TU Students Demand Transparency After Crimes, Including Rape, Sexual Assault


Friday, October 28th 2016, 12:29 pm
By: Amy Slanchik


Some students at the University of Tulsa are upset with the school and how it’s handled a string of crimes this year, including rape, sexual assault and sexual battery.

Friday, the university held a special forum on sexual assault; but several students, and one of the victim’s mothers, said they want more transparency.

A woman named Tami said her daughter woke up in the middle of the night on October 7th because a man got into her apartment and touched her.

Police say that man was Luis Molina, who is accused of raping one woman and touching several more.

10/27/2016 Related Story: 2 New Sexual Battery Charges Filed Against Former TU Student

"She was sound asleep. She thought it was a dream for a very long time," Tami said.

Tami said TU didn't give students enough warning about previous incidents throughout the year.

"I believe that my daughter would have had more insight to the events that happened prior she would have been more vigilant in preventing this student from coming into her bedroom that night," she said.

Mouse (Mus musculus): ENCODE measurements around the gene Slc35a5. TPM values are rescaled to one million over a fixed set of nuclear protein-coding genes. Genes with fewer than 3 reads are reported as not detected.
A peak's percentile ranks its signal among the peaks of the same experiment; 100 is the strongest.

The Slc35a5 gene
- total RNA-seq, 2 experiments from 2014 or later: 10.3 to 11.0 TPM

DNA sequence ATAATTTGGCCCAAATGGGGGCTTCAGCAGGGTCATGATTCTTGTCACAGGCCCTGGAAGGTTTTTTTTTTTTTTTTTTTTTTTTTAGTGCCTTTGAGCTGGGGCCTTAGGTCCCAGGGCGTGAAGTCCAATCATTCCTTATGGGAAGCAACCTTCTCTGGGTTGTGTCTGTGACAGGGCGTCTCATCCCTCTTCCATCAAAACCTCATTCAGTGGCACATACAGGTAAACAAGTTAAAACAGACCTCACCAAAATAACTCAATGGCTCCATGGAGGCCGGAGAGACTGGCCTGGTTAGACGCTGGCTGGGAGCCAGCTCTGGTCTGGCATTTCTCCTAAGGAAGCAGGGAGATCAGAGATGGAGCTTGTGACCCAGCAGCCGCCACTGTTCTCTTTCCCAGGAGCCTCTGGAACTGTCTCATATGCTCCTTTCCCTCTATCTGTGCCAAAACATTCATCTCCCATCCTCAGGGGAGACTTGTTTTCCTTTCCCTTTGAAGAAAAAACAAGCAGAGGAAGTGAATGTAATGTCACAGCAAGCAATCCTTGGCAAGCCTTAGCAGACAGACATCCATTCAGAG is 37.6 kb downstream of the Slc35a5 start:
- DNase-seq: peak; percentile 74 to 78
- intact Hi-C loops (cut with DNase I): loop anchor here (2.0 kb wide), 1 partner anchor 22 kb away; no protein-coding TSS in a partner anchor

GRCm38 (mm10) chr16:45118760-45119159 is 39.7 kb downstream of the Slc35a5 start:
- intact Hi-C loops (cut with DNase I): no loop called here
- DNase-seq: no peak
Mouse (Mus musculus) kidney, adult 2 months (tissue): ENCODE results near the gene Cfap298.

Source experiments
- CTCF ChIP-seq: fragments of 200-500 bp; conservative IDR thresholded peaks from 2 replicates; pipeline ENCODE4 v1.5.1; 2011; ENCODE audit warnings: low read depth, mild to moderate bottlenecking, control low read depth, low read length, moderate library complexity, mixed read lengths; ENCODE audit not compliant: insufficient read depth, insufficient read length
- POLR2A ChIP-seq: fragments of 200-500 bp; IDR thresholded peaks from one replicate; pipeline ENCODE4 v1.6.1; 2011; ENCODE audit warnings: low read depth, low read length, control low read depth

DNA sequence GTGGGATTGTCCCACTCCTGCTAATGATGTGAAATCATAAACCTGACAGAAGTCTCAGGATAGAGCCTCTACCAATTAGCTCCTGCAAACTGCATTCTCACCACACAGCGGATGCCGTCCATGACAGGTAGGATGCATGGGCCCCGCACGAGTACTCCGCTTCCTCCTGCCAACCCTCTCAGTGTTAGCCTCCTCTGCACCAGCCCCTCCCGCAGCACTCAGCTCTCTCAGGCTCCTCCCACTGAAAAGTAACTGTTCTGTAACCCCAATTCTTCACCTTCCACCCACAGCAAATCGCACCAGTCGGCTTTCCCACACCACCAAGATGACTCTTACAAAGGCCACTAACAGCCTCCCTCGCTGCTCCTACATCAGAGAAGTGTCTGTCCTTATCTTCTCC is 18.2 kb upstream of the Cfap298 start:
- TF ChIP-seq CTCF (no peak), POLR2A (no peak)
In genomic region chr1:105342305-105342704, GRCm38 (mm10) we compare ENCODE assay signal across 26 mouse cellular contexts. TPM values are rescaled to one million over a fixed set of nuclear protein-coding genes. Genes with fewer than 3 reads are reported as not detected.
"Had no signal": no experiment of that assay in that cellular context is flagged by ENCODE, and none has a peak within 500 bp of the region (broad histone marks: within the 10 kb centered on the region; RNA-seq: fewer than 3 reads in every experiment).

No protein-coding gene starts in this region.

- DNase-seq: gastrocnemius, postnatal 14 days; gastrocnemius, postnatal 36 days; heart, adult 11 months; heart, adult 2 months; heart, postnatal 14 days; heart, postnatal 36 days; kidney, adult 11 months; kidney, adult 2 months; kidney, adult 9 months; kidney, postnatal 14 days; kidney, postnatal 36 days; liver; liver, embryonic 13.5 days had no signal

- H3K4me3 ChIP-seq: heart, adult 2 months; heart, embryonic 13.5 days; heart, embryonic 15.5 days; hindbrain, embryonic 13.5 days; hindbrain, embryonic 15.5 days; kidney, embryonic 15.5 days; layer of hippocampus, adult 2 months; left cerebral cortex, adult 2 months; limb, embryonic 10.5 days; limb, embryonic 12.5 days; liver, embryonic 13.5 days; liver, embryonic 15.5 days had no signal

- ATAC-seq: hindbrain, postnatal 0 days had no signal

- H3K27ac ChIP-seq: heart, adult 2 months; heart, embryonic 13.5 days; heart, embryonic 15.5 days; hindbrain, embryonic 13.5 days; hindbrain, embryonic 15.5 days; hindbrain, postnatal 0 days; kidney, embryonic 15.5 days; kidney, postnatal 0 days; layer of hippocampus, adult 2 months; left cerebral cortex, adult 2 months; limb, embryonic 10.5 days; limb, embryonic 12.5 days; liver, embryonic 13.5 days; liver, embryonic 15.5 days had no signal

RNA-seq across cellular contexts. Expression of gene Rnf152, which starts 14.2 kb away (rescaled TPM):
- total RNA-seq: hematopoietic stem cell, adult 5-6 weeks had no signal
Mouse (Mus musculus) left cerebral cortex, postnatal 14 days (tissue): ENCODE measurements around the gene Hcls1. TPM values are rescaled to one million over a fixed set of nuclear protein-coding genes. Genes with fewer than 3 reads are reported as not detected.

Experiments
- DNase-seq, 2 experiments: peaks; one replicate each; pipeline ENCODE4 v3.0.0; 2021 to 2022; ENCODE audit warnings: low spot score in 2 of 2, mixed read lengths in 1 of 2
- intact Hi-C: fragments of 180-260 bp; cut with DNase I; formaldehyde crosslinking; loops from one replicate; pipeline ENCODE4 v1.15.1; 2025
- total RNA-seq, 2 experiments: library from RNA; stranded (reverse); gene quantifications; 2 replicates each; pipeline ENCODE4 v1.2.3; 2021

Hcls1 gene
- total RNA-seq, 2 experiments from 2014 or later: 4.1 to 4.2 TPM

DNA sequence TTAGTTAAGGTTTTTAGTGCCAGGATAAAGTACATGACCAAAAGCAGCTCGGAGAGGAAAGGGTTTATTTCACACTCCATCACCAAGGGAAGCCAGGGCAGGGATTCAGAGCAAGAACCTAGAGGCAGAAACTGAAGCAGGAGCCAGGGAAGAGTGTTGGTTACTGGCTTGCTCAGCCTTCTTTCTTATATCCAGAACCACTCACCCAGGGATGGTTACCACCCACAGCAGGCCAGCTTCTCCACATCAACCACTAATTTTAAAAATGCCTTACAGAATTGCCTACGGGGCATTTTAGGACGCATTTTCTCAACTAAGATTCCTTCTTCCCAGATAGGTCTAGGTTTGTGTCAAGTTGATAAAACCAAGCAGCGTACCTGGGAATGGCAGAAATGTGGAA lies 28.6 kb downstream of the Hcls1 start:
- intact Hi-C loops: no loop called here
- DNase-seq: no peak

Campus police asked us to leave when we tried to attend a panel event discussing the issue.

"Well this is private property, if you keep refusing to leave we’ll contact Tulsa Police Department for trespassing and refusal to leave," a campus security officer said.

We met with Student Association Vice President Whitney Cipolla after the event.

"Students were upset, and I think one of the biggest things was transparency," she said.

Cipolla said the university did not inform students about any sexual assault this year, and, she said the warnings from the school were too vague.

"We get campus security alerts, so we were aware that there were break-ins at a certain apartment complex and various other locations, so I think it could have been a little more explicitly stated," she said.

As for Tami's daughter, she may not stay at TU.

"I fear for her safety for further events,” she said. “So we'll hopefully get through this semester."

Students say they're encouraged to contact campus police when they're facing trouble instead of Tulsa police because they are already on campus.

Cipolla, however, said she’s like to see the university encourage students to contact TPD.

"If a individual - they can be removed, suspended, expelled, but for criminal pursuits, TPD is kind of necessary," she said.

A representative of the university said victims of sexual assault are encouraged to report what happened to campus security or Tulsa police.

Everyone we spoke with who attended Friday's forum said there was no mention from university officials about calling 911.

A representative with TU said the sexual assault was not discovered until after Molina's arrest and was never reported to TU Campus Security.